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Coastal waters are warmer than usual, raising concern for flesh-eating bacteria

Posted at 10:36 PM, Jun 21, 2019
and last updated 2019-06-21 23:41:32-04



The Texas Coast is known for it’s year-round warm waters; but how warm is too warm? Kris 6 reporter Catherine McGinty takes a look at the rising water temperatures in the gulf and what that means.

If you have been out to Padre Island recently and swam in the gulf, you may have noticed the water is even warmer than usual. The temperature of the water in the Gulf of Mexico today is 85 degrees Fahrenheit and that number is only expected to grow in the months to come.

Doctor Mckinney with the Harte research institute for Gulf of Mexico studies says that our water temperatures are about two months ahead of schedule.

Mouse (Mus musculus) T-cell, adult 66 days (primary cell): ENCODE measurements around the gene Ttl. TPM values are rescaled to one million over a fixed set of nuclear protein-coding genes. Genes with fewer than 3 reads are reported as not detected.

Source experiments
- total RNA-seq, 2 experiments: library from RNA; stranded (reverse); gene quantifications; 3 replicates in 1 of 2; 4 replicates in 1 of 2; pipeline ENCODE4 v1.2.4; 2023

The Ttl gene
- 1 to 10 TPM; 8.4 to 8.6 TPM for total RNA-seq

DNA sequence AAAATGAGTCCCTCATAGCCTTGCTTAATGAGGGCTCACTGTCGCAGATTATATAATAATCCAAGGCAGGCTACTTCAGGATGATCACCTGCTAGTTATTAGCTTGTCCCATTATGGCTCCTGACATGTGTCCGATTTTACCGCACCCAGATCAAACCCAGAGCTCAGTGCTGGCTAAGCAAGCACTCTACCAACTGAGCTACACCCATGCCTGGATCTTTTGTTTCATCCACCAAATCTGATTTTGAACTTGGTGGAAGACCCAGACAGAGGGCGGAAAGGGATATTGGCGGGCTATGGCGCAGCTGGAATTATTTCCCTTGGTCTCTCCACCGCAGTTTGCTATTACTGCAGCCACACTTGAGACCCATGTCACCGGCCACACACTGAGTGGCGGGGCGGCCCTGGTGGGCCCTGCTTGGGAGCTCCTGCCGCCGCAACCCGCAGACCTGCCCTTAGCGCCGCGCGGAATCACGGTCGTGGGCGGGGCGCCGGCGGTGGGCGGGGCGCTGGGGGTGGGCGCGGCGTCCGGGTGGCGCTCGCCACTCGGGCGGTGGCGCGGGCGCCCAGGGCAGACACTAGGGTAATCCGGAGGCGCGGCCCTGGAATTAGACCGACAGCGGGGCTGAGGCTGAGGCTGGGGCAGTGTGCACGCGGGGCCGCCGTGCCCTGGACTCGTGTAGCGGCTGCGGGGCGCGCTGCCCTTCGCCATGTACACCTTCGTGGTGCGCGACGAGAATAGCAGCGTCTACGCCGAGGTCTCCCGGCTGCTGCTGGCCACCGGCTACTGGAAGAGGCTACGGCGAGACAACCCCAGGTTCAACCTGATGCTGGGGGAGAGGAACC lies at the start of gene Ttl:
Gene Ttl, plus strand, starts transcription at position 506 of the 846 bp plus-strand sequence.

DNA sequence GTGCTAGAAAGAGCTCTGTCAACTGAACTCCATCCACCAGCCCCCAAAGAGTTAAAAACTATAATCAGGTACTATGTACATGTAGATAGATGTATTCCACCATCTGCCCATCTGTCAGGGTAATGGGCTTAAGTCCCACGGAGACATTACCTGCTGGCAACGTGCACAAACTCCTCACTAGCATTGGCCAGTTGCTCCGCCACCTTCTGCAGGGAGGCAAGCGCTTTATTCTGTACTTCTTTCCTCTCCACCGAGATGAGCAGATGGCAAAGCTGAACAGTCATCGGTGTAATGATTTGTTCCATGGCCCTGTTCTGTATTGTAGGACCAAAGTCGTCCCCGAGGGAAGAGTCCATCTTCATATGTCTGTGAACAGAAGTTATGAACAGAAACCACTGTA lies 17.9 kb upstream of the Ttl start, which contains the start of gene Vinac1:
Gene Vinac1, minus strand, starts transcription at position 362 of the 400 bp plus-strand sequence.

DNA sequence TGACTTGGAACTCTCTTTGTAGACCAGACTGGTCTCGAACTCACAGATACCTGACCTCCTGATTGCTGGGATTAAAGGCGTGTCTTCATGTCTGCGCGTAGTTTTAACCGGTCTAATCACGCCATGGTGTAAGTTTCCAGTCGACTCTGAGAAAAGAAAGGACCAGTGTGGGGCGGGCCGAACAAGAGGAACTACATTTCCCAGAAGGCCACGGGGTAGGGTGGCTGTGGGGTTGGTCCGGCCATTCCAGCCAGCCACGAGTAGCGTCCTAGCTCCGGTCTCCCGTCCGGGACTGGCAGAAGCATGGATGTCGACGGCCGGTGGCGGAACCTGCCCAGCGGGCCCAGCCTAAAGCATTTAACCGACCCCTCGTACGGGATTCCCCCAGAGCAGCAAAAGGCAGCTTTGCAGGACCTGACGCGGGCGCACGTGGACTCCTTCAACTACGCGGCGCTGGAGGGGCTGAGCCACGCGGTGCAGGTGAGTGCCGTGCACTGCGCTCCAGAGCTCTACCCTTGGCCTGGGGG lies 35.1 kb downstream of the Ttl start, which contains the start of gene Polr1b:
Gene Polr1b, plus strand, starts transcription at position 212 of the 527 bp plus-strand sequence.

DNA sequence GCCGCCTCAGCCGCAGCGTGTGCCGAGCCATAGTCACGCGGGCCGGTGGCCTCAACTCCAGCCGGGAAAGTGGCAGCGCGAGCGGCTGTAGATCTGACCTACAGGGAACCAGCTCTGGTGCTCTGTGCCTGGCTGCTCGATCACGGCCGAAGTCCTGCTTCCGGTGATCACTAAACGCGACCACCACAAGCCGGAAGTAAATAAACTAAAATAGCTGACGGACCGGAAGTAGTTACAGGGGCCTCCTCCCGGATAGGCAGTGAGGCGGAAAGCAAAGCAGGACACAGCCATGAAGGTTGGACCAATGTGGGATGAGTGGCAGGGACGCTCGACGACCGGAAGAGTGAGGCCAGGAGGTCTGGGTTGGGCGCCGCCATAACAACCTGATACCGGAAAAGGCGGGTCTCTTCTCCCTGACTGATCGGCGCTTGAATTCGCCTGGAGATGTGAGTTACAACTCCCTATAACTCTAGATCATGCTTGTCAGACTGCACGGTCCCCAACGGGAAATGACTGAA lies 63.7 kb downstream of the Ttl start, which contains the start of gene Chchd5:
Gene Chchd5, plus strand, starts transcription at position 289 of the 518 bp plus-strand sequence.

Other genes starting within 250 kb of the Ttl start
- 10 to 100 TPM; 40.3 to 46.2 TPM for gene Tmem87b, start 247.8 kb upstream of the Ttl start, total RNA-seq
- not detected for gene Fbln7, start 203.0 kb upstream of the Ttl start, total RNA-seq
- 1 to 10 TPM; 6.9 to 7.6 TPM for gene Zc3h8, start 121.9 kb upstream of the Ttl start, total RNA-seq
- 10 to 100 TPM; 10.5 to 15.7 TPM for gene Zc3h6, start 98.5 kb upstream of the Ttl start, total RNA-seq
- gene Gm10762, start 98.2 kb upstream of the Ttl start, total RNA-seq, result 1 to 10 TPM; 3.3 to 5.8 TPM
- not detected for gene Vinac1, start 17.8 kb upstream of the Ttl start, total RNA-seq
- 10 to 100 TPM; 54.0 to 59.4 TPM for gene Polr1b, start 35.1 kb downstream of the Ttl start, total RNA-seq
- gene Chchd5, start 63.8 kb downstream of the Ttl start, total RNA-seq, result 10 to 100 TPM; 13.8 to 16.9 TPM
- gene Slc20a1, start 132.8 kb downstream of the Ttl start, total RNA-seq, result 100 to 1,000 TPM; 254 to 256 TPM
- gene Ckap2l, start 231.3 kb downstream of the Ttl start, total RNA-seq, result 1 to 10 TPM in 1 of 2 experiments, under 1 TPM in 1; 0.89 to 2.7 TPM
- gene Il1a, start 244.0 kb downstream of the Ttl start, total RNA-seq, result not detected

“this time of year it should be 83, 82.. something like that,” Mckinney told us, “if it continues this way, if in August for example, when we usually have 85, and it’s closer into the maybe 87, that range. that will be really really high. very scary actually.”

These temperatures are a concern for many reasons: more potential for red tide which is a harmful algal bloom, and Vibrio, which is aflesh-eating bacteria that has already been seen locally.

Tropical storms and hurricanes are just big heat engines; more heat brings more intensity and more issues.

The last time the gulf set a record high for water temperature was 2017 when Hurricane Harvey touched down on the Texas coast.